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Pride Month and the one-year anniversary of the deadly Pulse nightclub shooting in Orlando have put LGBT issues back on the front burner of our national conversation. Now, a new book will help all of us better understand what it’s like to live through the formation of an LGBT identity.

Journalist, author, and filmmaker Clay Cane‘s first book Live Through This: Surviving The Intersections of Sexuality, God, and Race is officially out today, and it’s the perfect Pride Month read. According to Cane’s own Tumblr page, “The book marches you through my life, from spiritual violence in the African-American church, to learning unique lessons from transgender sex workers, to living the double consciousness of Blackness and gayness.” The Philadelphia native eloquently crafts a narrative around his life thus far, providing a moving diary of self-discovery and, ultimately, self-love.

In the video below, Clay sat down with Malcolm Kenyatta, a political strategist and community activist in Philadelphia, for an interview on the stoop of his childhood home, giving some context for the book. “This is the block that I grew up on in West Philly, I have so many memories on this block. Memories of my family, memories of being a kid,” he tells Kenyatta, visibly emotional as he comes face-to-face with his past. “It’s powerful but it’s also strange because the neighborhood looks so different to me, but maybe in my head the neighborhood looks exactly as it does now. This is one of those forgotten blocks in Philadelphia.”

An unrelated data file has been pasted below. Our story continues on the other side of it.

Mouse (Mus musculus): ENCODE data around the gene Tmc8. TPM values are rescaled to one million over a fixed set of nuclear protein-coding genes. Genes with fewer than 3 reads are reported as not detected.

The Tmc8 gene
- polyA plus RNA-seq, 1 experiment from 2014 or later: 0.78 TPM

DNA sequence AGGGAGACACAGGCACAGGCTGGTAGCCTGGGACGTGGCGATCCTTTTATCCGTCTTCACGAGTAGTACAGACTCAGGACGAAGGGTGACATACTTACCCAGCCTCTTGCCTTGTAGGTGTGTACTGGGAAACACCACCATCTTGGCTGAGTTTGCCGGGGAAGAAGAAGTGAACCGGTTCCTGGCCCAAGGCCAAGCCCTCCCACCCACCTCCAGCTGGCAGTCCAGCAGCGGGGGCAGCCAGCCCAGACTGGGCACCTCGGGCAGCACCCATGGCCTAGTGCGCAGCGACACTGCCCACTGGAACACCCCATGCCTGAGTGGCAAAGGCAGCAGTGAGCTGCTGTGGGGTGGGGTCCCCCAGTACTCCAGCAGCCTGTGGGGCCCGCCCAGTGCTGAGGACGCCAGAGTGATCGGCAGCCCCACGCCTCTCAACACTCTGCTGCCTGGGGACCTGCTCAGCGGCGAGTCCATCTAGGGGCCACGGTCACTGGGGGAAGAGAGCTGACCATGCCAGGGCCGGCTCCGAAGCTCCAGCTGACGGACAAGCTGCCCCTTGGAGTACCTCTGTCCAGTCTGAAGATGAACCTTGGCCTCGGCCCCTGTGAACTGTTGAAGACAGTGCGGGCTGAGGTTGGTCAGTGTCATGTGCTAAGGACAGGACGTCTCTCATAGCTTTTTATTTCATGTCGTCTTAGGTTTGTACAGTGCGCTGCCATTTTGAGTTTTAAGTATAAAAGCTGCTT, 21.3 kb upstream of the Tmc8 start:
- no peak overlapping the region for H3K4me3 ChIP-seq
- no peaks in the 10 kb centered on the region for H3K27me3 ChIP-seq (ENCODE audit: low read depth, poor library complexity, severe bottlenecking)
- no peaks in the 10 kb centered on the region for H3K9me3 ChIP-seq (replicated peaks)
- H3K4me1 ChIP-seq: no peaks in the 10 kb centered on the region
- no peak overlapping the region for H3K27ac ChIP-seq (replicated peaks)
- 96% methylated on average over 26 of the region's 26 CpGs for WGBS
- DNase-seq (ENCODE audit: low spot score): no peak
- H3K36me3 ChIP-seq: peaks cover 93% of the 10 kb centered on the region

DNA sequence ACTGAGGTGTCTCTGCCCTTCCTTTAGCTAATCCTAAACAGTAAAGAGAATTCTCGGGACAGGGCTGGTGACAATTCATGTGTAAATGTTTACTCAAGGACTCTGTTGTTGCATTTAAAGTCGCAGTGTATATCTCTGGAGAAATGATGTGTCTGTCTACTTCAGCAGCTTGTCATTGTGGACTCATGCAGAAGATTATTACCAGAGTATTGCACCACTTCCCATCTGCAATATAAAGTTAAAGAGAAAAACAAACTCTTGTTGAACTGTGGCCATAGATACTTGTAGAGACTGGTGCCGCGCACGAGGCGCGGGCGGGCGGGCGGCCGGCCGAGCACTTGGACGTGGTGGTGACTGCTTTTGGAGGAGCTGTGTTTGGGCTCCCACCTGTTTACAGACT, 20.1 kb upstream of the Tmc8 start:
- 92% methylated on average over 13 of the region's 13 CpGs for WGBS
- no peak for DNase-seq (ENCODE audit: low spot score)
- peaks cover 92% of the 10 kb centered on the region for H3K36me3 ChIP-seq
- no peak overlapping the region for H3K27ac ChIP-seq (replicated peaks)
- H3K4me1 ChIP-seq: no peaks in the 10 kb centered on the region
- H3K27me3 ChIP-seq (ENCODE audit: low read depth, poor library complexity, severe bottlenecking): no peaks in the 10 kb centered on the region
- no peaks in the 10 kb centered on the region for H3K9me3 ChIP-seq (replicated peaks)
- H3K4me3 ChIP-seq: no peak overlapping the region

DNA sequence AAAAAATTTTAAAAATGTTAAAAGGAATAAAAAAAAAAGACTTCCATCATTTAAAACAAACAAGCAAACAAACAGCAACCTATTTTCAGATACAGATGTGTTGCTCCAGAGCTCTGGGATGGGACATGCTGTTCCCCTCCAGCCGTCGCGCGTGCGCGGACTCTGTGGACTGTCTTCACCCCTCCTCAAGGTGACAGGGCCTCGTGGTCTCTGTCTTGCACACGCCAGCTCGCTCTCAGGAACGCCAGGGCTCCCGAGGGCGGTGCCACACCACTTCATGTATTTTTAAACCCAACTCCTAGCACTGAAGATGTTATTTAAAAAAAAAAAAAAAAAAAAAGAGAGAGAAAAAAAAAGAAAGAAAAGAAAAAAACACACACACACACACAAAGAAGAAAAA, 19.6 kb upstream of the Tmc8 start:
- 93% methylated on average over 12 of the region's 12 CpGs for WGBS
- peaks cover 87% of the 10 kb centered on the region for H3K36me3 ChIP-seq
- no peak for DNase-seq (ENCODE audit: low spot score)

About his own history, and his book, Cane says, “My 14-year-old self was catapulted into Blackness. Not slang, fashion, or music, but the economic, structural, and historical realities that manifested on every block in west Philly. There were no Denise Huxtables or Steve Urkels… ’91 was the height of the crack epidemic, America’s war on drugs, a war on brown and Black people. And most urban cities across the country were in racial turmoil. Truthfully I was petrified of this crash course in so-called manhood and Blackness.” Later, he adds, “In this book I [also] talk about the love in these communities. Sometimes when you’re disenfranchised, when you’re so marginalized  you’re going to find the love.”

See the entire interview, below.

Cane’s unique perspective growing up gay in inner city Philadelphia leaps off the page paints a vivid picture of struggle and joy over three decades. It’s a book that CNN commentator Marc Lamont Hill has already claimed “will save someone’s life.”

Live Through This: Surviving The Intersections of Sexuality, God, and Race is available now, click here to purchase.